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Television itself - the machine, not the medium - changed more in the first decade of the 21st century than it had in the 50-plus years that followed its arrival on the American scene right after World War 2.
Among the most major of changes: on June 12, 2009, after considerable delay, TV went digital in the United States and left its analog past, and millions of now-useless receivers, behind.
When TV changed from black-and-white to colour in the 1950s, the effect was gradual, and because the FCC had mandated that colour TV be backward compatible - capable of receiving black-and-white signals without compromise - no-one had to toss a TV set into the rubbish.
With the change to digital, obsolescence could be theoretically sidestepped by purchasing an analog-to-digital converter box, but the history books, if there are going to be any history books, will probably look back on it as a clean break.
With the digital transition came a new shape for the TV picture, a 16x9 aspect ratio replacing the long-standard 4x3, and the spread of sets that can hang on walls like paintings - or mirrors.
With prices for new high-definition sets eventually brought down to relatively tolerable levels, cutting-edginess became something within the reach of the great middle-class mass of viewers. For all the technological upheaval, however, what viewers now saw digitally and high-definitionally was, for the most part, the same old stuff they'd watched for the previous half-century or so.
To some degree, almost everything new was old again; one of the true blockbuster programming concepts, the Disney Channel's High School Musical 1, 2 and 3, was clearly a throwback to the Judy Garland-Mickey Rooney backyard musicals of the MGM '30s and '40s - with Vanessa Hudgens and Zac Efron the stunningly attractive new Judy and Mickey.
Even if the programme types were basically the same, however, there were new approaches, new attitudes, new contours - even new cliches to be coined.
When TV was good, it was at least the equal of good TV from any other era - and chances were excellent that it was also much, much prettier.
September 11, 2001.
Nothing originated by television could or would approach the impact of a seminal event transmitted while it happened, a nation clinging to the messenger even as the message grew darker and more terrible by the moment.
Television united the nation in sorrow and horror as it had not done since 1963 with the assassination of John F. Kennedy.
Co-produced by the BBC and the Discovery Channel, was the show of the decade, a majestic and unforgettable ecological statement and a testament to the wonders of new technology - science and nature not at odds with each other but allied in ecstatic exploration.
Tina Fey, who went from being the first female head writer of Saturday Night Live to the star and auteur of her own SNL-derived NBC sitcom, 30 Rock, with a detour to play the role she seemed born for, Alaska politician and Republican vice-presidential candidate Sarah Palin.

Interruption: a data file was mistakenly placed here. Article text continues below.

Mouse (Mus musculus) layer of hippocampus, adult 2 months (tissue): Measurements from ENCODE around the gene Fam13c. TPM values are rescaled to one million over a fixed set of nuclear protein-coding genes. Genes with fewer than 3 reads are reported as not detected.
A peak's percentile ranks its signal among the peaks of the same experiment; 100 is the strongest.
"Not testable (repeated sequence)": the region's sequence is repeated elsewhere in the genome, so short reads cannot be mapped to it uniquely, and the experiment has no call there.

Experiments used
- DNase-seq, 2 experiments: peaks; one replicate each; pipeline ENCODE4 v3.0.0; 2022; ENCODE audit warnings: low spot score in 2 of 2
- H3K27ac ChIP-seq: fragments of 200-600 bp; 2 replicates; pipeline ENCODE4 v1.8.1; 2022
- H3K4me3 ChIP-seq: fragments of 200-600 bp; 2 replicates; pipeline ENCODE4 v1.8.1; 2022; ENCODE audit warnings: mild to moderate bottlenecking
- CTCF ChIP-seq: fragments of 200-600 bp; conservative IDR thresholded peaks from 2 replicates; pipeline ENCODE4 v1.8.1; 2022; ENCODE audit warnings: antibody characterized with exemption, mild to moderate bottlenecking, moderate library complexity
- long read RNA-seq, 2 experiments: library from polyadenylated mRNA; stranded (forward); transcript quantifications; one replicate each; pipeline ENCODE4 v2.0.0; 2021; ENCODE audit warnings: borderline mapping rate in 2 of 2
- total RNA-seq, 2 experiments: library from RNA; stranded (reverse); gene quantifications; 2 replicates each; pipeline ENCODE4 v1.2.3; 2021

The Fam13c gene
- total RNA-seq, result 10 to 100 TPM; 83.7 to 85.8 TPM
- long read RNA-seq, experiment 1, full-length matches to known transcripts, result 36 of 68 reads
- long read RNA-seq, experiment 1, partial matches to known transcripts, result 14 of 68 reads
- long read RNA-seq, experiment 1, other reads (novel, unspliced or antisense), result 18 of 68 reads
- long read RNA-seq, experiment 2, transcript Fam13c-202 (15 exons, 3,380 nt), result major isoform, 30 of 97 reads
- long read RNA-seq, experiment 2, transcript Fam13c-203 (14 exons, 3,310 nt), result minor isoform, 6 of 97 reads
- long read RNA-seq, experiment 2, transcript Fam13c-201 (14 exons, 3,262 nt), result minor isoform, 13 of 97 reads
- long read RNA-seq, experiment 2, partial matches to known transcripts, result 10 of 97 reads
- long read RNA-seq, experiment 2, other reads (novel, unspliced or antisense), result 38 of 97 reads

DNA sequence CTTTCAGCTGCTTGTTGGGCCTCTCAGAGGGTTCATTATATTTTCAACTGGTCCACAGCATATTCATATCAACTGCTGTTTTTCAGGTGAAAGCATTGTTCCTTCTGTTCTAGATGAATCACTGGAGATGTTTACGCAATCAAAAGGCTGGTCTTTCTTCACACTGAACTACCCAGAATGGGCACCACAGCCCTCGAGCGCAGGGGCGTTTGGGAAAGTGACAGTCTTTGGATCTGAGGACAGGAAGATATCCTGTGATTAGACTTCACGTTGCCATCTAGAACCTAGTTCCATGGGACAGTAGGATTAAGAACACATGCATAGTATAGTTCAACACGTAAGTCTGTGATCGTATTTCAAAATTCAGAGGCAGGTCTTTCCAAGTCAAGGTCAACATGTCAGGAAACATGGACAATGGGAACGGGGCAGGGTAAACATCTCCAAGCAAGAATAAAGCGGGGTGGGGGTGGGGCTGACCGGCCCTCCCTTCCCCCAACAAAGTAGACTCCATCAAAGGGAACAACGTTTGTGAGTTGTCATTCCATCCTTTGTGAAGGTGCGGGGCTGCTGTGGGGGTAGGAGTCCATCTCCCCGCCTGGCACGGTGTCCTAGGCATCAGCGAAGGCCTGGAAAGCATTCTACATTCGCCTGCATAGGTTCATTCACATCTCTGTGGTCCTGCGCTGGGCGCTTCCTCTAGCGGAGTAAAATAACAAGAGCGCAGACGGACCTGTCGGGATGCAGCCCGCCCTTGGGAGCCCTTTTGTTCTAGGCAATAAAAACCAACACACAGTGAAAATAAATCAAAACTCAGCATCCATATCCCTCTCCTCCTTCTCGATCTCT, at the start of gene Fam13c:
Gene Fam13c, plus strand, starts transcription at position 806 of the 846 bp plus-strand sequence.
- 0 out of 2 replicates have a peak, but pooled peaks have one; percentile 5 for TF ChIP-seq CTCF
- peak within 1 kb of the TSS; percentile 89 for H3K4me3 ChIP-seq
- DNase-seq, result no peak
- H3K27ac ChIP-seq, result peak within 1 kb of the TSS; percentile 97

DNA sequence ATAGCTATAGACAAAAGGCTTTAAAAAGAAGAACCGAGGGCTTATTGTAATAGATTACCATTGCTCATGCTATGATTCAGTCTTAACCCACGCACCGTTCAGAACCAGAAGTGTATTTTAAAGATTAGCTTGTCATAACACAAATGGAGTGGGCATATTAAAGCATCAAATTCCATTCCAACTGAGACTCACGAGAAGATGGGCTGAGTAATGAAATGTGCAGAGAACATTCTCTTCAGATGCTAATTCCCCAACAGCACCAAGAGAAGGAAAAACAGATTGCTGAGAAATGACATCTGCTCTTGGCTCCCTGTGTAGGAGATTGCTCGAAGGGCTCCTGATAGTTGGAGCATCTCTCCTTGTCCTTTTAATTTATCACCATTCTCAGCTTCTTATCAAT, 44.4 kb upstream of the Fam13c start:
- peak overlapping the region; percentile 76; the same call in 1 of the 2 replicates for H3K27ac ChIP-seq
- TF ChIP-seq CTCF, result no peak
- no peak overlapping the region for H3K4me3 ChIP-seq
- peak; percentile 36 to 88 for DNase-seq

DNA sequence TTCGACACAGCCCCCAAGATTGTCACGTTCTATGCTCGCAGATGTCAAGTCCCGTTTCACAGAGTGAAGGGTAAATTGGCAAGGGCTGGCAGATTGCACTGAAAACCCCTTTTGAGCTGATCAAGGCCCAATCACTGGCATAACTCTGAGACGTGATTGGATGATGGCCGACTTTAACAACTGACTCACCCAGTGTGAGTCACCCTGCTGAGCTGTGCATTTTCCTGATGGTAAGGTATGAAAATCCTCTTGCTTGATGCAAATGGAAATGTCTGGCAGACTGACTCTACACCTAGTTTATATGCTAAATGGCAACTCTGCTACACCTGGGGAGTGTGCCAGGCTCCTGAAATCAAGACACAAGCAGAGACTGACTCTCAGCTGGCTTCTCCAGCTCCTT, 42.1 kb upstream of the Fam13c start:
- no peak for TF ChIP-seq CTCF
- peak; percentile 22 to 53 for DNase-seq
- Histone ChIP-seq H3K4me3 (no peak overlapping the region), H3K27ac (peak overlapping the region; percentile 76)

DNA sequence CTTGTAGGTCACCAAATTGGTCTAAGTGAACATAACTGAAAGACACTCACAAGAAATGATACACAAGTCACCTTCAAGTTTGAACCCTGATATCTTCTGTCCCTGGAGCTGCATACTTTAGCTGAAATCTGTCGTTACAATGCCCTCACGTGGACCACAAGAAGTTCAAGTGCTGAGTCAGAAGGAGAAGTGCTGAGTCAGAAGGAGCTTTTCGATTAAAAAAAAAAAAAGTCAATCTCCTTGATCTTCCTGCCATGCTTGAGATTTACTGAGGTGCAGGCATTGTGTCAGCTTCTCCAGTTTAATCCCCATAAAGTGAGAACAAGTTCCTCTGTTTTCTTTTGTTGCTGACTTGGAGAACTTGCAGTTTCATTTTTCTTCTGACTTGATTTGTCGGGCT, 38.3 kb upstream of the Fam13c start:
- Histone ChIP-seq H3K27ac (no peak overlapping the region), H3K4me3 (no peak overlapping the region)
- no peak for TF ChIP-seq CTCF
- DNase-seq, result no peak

Though it premiered in 1999, the gangster epic will probably go down in history as the first television masterpiece of the new century.
Producer Mark Burnett persuaded CBS to experiment with a still-fresh form of programming, reality TV, in a breakthrough competitive travelogue shot on tape all over the planet.
With its cast of unknown amateurs, Survivor brought TV into a new age that made formulaic scripted fare an embattled if not endangered species.
American Idol, another best-of-its-kind reality-derived programme, was the biggest hit series since The Cosby Show and the most positive and edifying success in the trash-strewn history of the Fox network.
Once again, the basic concept was represented in TV's earliest years - the "amateur hour," brought over from radio.
Rachel Maddow blossomed forth on the revamped MSNBC and proved that the political left doesn't have to be locked out of TV by the garrulous right.
Barack Obama, a president as ideally suited for the new information age (the one that has supplanted the old information age) as his predecessor, George W. Bush, was ill-equipped.
Also unlike Bush, Obama seemed to thrive under TV lights, and spent more time under them than any president to precede him.
Monk, one of the best-scripted shows in the annals of cable, was a prime example of cable's ability to beat the broadcast networks at some of their own games - in this case, the character-driven, quirky detective show, which the networks had largely abandoned for high-tech, ultra-violent crime "procedurals."
Winston Churchill's Stormy Years.
While no movie or miniseries of that title showed up, HBO did offer two different Churchill movies, set in two different time periods and starring two different actors in the lead role, that singly or together re-emphasised the glories of TV historical drama at its best.
One series seemed to embody all the worst traits of reality competition trash and slavish, sleaze-ball pandering - Fear Factor, an abomination from self-destructive NBC that featured supposedly ordinary people risking lives and limbs on idiotic stunts to win a few bucks.
The show got off to a tasteless start when it dared an African-American man who grew up in the inner city to lie in a plastic coffin and be covered with live rats (wisely, he walked off).
On another episode, the loutish host got into a fistfight with one of the contestants.
Whoever first said "the show must go on" would probably retract that statement if he'd seen this show.